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  • Cold Case Reopened; Ohio Man Accused of Murdering His Family 11 Years Later

Cold Case Reopened; Ohio Man Accused of Murdering His Family 11 Years Later

Questions that have remained unanswered for 11 years surrounding a cold case may finally come to light this year. Peter Romans, a 59-year-old Madison County resident, has been charged with killing his entire family via arson which included 51-year-old wife Billi, his son Caleb and their teenaged daughter Ami. 

The circumstances surrounding the night of the murder are unusual to say the least. Authorities were surprised to find out that the fire didn’t originate from the home at all. The strange fire started in the Roman’s Ford Expedition that was parked next to the house in April 2008. According to Peter Romans, the fire started because of a faulty cruise control switch.

Peter Romans claims he had rushed out of the home to save the Expedition while his family ran inside to dial 911. Billi and Ami had managed to call emergency dispatchers and could be heard screaming and coughing from the fumes during the call. The 911 call transcript reveals Billi had informed dispatch of the address and then told her children to leave the house.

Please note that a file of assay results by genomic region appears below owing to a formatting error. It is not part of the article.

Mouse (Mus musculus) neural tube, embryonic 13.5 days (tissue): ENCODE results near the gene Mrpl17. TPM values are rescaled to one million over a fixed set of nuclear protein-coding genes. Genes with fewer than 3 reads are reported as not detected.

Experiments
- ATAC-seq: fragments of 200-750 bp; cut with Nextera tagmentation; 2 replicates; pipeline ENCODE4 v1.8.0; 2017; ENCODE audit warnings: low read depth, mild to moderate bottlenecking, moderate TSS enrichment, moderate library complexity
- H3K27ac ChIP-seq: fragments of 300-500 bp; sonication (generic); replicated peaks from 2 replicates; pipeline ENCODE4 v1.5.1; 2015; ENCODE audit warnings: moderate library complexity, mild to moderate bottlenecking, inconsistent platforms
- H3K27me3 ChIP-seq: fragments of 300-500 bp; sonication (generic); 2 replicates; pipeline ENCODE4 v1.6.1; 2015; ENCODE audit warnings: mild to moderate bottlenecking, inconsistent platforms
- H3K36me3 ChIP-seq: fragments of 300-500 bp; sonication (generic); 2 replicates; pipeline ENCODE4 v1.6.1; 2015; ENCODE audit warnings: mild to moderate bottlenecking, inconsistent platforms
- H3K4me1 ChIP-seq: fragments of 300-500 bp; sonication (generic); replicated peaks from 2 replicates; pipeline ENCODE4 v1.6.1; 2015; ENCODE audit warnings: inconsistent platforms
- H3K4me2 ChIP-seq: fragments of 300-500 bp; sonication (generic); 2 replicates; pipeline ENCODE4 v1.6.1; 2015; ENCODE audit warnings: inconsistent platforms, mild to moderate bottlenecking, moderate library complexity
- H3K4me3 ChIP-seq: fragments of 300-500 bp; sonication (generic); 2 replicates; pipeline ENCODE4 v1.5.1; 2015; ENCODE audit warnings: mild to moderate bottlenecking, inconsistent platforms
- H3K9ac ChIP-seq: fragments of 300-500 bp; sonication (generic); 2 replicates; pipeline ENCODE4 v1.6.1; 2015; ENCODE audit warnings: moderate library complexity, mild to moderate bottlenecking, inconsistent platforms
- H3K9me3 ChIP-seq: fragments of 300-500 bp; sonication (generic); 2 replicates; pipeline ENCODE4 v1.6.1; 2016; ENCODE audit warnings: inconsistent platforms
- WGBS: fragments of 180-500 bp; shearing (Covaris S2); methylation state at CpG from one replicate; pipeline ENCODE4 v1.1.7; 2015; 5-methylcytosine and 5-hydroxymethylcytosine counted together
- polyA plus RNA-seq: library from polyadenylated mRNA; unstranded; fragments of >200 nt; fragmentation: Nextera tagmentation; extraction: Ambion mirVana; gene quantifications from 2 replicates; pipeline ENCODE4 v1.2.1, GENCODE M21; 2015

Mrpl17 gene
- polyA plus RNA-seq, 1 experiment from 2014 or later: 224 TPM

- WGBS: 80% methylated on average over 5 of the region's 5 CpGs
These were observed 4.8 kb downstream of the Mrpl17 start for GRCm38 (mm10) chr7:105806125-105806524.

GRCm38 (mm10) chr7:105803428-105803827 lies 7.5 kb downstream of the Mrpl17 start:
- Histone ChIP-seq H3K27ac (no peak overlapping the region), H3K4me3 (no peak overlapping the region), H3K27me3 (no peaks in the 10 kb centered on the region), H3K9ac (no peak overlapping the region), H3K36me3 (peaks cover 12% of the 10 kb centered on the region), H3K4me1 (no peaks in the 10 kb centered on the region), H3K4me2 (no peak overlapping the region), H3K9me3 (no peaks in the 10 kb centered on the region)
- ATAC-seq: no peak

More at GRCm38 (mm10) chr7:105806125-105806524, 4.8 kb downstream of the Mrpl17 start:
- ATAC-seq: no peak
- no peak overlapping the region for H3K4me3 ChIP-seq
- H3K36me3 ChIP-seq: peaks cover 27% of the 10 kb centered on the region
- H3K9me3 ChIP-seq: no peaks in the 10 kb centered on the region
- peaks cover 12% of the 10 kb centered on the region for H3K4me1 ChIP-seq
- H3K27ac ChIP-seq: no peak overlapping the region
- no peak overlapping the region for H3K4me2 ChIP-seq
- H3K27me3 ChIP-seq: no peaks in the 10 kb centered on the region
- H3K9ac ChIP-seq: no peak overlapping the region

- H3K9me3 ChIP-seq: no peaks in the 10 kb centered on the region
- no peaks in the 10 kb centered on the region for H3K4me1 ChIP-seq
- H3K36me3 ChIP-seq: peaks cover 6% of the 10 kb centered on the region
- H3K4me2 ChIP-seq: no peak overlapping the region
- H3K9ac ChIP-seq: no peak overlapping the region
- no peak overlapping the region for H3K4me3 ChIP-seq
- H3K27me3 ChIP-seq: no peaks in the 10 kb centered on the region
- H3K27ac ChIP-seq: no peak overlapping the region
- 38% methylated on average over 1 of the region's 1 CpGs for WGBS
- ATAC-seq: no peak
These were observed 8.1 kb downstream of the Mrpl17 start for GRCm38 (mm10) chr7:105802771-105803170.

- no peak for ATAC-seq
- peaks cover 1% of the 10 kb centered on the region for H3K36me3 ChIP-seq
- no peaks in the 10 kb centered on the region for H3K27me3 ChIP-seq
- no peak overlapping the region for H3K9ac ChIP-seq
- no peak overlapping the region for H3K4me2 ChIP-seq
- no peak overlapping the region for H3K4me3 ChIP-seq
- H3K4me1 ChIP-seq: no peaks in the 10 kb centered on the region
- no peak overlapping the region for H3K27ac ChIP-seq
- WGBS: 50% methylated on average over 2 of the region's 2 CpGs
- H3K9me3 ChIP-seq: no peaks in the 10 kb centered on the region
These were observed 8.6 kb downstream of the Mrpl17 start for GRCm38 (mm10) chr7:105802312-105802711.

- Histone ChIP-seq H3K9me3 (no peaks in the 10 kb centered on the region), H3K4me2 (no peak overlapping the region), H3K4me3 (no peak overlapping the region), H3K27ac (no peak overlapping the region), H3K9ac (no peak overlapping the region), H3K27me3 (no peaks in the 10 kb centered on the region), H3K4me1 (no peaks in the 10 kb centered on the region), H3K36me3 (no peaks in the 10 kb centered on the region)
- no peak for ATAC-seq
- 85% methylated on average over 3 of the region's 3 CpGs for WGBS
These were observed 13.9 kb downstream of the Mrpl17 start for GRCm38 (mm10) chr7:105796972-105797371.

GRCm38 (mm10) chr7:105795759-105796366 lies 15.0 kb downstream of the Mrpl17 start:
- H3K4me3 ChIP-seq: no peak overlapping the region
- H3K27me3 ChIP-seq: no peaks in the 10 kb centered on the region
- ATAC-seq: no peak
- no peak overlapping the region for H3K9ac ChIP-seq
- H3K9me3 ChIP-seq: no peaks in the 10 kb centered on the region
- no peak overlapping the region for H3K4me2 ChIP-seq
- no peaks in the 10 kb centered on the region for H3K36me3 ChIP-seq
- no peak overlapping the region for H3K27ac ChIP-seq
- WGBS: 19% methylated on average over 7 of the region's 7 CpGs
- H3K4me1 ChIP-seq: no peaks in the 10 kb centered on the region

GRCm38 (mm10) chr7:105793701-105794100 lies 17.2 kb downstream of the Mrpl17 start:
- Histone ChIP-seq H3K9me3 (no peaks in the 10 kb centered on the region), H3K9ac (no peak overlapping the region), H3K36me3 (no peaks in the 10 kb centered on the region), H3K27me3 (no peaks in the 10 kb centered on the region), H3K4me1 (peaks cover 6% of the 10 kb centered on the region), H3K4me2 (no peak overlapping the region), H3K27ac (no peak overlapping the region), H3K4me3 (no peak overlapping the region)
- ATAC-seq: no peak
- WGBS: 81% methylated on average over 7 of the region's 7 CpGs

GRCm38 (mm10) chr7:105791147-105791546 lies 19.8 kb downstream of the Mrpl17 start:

The fire was so deadly it rapidly spread to the family home, and the three family members were unable to get out. Peter would later tell investigators that he couldn’t save them, so he ran over to a neighbor’s for help instead. Billi and the two children were already dead by the time firefighters and paramedics had arrived.

What shocked the nation was the coroner didn’t list the cause of death as accidental, but instead it was determined to be homicide by arson.

Eleven years later Peter Romans was arrested on multiple charges of aggravated murder and arson regarding the deaths of his wife and children. Prosecutors have not revealed what evidence has led them to the arrest of Romans at this time. However, it could be related to a lawsuit filed by Romans years ago.

Romans filed a claim against Ford less than a year after the fire, stating the company was aware that the cruise-control switch was faulty and could ignite a fire under the hood. The same vehicle had been qualified for a recall in 2005 for the very same problem. However, it was found in 2009 that the ruling of the fire was arson—meaning the fire wasn’t linked to the Expedition’s faulty cruise control switch. An incredible amount of accelerant was found outside the car and it was discovered the car had burned from the exterior first.

The case was dropped in 2015, but then refiled next year in federal court. It’s unclear what facts of the case came out from this lawsuit and what authorities have learned in the last 11 years.

 

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